Colombia’s police stepped up the arrest of rural community leaders and urban government critics this week.
Defense Minister Diego Molano announced the arrest of social leader Aurelio Suarez on Sunday, claiming the detainee was involved in an attack on President Ivan Duque earlier this year.
The arrests of the farmers’ representative and the alleged members of “Frontline” protests organizations were fiercely criticized.
The ‘FARC dissident’ with the worst alias
Molano announced the arrest of “alias Aurelio,” claiming that the social leader from the northeastern Catatumbo region was a ringleader of rearmed members of now-defunct guerrilla group FARC.
According to the police, Suarez was a member of the board of directors of the Catatumbo Farmers’ Association (AsCamCat) and “a former council candidate in the municipality of El Tarra for political party Comunes” that was formed by former guerrillas after their demobilization in 2017.
The police claimed that Suarez “took advantage” of his leadership position “to carry out criminal activity,” including the alleged attack on the president and an alleged bomb attack on the army’s 30th Brigade in the city of Cucuta.
In a press release, AsCamCat said the organization didn’t have a board of directors and that Suarez was never a leader of the organization.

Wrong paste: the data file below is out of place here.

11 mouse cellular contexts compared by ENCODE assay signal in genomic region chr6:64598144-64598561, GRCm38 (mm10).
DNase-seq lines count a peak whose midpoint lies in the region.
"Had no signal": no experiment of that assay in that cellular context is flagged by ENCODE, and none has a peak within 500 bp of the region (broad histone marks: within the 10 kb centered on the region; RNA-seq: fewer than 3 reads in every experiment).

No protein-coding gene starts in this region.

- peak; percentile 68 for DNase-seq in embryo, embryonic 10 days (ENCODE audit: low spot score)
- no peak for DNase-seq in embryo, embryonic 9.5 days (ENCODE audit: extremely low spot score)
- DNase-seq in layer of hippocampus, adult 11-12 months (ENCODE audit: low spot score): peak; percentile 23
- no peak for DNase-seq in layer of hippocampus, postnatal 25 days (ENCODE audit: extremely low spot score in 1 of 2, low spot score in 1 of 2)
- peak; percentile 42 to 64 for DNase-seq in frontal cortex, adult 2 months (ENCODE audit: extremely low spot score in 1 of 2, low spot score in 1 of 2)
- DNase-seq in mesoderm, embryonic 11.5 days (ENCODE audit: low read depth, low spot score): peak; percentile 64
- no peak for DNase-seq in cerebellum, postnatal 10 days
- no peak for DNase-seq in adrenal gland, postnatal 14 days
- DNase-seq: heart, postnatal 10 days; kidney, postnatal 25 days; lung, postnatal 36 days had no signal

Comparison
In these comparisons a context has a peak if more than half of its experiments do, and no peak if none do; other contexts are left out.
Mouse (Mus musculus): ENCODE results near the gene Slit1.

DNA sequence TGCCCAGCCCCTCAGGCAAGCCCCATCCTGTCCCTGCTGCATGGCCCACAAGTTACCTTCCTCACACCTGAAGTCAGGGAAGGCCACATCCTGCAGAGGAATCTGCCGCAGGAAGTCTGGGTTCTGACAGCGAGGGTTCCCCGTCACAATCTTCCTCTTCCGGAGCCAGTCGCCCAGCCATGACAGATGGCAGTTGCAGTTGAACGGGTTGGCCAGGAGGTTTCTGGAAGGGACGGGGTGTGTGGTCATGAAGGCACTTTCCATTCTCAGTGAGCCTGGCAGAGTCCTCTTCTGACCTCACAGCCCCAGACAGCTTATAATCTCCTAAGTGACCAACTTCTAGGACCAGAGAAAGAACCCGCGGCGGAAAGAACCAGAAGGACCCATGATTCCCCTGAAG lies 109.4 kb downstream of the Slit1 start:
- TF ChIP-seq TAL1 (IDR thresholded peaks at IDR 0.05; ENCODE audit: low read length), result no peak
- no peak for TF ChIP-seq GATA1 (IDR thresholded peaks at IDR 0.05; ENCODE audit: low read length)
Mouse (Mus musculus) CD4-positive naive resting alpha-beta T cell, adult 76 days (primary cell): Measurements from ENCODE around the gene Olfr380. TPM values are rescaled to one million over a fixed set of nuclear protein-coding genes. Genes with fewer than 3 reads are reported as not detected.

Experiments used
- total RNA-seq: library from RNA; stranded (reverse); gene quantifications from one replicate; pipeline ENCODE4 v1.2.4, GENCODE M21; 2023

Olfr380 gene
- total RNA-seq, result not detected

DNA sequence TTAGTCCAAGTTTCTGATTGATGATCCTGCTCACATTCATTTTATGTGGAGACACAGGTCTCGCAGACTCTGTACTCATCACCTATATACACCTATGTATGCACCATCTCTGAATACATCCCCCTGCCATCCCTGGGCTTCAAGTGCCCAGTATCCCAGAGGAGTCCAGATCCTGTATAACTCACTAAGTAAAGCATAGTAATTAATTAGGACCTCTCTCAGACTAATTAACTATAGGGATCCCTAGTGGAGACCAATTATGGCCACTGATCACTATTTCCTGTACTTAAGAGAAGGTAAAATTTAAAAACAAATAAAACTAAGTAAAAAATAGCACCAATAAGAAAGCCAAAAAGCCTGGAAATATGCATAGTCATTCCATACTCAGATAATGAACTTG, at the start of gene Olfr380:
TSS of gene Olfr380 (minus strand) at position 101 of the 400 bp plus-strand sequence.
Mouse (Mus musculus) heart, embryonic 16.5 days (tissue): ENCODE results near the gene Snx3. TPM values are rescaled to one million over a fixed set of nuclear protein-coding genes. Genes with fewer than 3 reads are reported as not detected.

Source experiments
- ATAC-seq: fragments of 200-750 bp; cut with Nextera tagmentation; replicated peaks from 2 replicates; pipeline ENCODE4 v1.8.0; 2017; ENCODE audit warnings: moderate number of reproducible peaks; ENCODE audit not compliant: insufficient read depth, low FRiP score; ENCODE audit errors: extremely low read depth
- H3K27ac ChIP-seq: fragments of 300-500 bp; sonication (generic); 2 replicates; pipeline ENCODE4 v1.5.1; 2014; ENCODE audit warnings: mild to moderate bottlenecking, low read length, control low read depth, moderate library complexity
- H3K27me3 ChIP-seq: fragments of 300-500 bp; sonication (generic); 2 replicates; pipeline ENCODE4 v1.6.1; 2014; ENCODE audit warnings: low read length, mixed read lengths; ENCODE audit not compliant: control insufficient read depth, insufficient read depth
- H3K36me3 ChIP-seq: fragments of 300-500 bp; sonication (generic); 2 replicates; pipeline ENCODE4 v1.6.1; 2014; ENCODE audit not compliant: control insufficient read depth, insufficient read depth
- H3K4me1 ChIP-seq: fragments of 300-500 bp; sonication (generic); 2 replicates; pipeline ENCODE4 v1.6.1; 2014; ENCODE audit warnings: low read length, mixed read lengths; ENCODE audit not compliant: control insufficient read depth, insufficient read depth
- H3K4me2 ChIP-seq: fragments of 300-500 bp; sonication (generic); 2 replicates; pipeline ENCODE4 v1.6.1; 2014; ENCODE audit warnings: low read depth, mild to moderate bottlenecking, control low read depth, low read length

The organization previously rejected claims that the social leader wasn’t a former member of the FARC, but a local community leader.
The arrest is confusing as the police claimed that the arrested leader’s first name is in fact Suarez’s alias.
FARC dissidents, like members of other groups, use aliases to conceal their identity.
The ongoing arrests of alleged protest organizers
The prosecution told newspaper El Tiempo on Tuesday that it sought prison sentences between 8 and 22 years for alleged Bogota organizers of anti-protests that kicked off in April this year.
The alleged members of the “Frontline” protest organizations were among 13 who were arrested by police in the capital and Colombia’s second largest city Medellin on Monday.
According to the prosecution, the protesters would be guilty of terrorism, conspiracy to commit a crime and vandalism.
The 13 detained protesters are among more than 200 alleged members of the Frontline groups that were characterized for wearing protective gear in response to police brutality that allegedly killed more than 80 protesters.
Judges have refused to jail the vast majority of alleged protesters after rejecting the prosecution’s evidence that would prove criminal or terrorism activity during the largely peaceful protests.